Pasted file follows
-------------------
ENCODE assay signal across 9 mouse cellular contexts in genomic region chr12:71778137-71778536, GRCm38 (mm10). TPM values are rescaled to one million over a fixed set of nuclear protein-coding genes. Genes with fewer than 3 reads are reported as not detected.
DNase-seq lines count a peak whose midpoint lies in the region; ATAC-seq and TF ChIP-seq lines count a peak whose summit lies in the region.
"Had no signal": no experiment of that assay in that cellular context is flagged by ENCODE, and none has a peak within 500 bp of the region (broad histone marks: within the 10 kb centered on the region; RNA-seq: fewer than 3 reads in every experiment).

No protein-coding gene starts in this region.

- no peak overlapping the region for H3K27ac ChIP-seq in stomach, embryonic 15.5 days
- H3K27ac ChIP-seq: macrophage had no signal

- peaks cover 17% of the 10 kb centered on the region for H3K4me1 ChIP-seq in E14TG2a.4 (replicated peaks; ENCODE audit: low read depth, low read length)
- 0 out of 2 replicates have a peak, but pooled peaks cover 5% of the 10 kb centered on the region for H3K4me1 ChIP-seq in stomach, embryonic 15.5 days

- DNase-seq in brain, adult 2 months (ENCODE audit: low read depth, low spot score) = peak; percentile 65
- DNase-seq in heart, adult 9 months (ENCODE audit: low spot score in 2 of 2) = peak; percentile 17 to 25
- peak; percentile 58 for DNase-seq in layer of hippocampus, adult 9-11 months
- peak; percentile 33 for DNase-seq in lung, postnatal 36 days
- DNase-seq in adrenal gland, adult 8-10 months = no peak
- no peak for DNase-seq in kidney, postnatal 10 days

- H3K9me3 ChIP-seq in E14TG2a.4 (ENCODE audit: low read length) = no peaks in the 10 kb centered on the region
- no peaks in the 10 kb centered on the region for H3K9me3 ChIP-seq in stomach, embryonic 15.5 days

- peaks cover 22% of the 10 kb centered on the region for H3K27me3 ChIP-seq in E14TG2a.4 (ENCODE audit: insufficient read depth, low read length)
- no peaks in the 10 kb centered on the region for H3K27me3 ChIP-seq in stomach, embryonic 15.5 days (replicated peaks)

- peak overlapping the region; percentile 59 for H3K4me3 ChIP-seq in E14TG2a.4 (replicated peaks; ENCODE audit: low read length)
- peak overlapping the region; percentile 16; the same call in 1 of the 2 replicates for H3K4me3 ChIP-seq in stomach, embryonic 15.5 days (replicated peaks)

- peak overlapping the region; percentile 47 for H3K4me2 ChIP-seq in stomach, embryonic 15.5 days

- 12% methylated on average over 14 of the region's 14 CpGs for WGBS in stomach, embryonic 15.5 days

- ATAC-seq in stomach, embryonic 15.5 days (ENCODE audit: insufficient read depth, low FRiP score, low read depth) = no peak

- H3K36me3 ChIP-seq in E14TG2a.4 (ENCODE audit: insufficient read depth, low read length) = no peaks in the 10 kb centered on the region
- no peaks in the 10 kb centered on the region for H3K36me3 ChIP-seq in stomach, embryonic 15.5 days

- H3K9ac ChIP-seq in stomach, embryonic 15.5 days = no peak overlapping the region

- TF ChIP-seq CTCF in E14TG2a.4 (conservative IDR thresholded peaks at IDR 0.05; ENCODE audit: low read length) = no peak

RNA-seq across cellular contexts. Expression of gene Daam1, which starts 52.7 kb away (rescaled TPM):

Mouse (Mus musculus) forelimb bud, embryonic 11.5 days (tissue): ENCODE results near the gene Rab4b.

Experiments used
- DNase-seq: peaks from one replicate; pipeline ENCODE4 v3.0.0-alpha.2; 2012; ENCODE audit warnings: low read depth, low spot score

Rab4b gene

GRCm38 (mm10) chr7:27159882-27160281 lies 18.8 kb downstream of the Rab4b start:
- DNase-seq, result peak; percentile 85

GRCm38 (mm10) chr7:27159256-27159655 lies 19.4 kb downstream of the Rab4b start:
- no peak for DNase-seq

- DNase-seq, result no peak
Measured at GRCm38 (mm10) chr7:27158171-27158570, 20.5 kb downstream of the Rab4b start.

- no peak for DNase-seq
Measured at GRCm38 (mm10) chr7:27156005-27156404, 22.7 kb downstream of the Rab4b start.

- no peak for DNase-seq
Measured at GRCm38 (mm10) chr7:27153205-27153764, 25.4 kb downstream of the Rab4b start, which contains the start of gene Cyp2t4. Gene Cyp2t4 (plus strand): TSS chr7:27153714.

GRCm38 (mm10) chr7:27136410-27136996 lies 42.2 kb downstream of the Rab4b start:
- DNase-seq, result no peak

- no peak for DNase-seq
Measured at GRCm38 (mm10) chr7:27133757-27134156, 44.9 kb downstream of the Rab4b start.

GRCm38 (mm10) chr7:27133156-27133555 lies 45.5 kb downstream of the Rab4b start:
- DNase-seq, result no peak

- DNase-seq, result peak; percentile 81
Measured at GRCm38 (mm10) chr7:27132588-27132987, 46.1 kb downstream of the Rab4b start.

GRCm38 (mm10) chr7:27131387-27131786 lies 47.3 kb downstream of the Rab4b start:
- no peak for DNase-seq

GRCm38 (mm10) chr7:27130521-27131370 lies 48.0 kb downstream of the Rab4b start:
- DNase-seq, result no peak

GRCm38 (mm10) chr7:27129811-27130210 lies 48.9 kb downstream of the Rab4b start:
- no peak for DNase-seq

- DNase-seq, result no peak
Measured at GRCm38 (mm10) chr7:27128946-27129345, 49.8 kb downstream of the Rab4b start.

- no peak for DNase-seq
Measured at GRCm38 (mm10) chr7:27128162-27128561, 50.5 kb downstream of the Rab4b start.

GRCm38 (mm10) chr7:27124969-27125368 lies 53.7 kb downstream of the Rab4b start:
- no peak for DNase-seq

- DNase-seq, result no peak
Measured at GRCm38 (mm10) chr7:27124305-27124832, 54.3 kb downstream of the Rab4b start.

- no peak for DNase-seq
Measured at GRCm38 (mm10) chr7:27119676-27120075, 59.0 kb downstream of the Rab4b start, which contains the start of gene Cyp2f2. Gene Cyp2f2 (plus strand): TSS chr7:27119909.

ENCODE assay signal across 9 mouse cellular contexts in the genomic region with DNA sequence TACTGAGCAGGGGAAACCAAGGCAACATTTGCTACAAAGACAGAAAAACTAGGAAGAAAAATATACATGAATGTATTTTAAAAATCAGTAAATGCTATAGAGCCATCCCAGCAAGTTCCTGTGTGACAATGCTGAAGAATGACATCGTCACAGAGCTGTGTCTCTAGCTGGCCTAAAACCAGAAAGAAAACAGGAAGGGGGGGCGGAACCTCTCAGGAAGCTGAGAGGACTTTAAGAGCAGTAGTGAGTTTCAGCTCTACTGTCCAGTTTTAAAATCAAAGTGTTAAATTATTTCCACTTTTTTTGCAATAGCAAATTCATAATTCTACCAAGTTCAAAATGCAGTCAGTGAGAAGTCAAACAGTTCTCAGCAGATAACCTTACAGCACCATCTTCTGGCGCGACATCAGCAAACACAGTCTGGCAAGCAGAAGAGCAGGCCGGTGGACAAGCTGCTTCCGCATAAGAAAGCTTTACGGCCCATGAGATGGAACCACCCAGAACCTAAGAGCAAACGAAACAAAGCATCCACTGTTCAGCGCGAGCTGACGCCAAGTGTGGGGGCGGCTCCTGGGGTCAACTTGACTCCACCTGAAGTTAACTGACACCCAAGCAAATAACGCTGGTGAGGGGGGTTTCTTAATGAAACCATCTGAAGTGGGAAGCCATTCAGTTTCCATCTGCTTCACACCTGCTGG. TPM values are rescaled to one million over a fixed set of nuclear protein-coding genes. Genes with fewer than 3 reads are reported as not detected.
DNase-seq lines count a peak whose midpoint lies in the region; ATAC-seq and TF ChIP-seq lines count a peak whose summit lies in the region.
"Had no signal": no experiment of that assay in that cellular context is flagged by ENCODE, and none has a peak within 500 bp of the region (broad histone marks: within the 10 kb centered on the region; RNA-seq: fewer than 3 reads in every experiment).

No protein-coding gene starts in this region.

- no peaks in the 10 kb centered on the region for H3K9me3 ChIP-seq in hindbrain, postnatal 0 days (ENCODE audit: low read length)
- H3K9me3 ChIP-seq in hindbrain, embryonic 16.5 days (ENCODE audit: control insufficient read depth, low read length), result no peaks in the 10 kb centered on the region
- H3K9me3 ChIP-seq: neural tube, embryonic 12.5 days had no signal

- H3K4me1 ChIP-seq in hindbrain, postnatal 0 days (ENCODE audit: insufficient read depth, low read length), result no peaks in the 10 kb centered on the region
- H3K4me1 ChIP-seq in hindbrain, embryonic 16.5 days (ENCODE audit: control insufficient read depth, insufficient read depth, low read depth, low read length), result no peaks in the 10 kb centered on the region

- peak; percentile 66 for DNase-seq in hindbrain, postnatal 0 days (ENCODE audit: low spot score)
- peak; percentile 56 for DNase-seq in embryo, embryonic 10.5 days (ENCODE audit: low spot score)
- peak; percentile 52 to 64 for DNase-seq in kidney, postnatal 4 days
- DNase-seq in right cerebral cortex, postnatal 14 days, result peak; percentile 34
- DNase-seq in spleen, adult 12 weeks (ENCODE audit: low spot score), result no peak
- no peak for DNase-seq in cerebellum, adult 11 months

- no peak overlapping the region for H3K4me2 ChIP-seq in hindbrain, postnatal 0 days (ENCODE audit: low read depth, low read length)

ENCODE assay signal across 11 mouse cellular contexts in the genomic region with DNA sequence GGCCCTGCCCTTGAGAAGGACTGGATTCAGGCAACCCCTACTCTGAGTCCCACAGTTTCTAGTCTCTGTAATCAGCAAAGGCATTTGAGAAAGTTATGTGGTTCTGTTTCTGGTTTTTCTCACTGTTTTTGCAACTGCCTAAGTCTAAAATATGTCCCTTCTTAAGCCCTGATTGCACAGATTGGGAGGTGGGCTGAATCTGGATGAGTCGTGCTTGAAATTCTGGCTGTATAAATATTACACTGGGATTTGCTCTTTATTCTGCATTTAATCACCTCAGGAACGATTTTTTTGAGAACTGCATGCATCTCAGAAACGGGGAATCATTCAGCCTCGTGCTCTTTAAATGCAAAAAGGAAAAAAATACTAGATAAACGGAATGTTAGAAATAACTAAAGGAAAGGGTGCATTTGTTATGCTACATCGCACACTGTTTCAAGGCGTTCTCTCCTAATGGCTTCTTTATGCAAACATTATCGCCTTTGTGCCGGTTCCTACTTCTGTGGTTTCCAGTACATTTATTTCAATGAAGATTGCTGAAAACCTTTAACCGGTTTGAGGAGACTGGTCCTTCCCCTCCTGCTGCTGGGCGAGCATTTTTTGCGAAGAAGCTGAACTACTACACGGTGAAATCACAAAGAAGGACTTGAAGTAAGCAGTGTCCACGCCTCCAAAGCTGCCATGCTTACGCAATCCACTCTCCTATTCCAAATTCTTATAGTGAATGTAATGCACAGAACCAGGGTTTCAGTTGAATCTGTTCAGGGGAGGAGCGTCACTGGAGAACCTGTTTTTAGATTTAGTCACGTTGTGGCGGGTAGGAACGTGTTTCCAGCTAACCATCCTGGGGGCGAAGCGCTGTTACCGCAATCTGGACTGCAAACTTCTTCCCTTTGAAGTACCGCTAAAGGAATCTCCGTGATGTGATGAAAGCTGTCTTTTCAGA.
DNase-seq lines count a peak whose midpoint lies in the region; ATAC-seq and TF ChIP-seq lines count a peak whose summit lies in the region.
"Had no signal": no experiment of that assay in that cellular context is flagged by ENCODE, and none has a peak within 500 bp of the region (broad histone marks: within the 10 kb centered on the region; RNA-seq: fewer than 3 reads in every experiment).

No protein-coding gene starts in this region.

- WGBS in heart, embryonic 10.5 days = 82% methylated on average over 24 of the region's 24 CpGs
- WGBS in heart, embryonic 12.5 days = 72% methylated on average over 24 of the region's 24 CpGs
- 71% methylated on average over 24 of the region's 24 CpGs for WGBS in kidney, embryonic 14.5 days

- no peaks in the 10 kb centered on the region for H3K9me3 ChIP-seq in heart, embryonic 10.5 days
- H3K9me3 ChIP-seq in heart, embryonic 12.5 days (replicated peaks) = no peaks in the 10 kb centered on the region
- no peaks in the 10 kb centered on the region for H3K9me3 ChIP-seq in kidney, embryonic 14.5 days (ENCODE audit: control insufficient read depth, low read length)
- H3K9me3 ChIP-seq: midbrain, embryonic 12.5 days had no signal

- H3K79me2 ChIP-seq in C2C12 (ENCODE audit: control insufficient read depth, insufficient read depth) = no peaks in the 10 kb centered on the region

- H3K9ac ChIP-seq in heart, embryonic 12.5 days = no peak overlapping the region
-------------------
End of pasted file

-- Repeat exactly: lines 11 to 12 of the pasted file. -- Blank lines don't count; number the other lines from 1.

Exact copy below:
- peak; percentile 58 for DNase-seq in layer of hippocampus, adult 9-11 months
- peak; percentile 33 for DNase-seq in lung, postnatal 36 days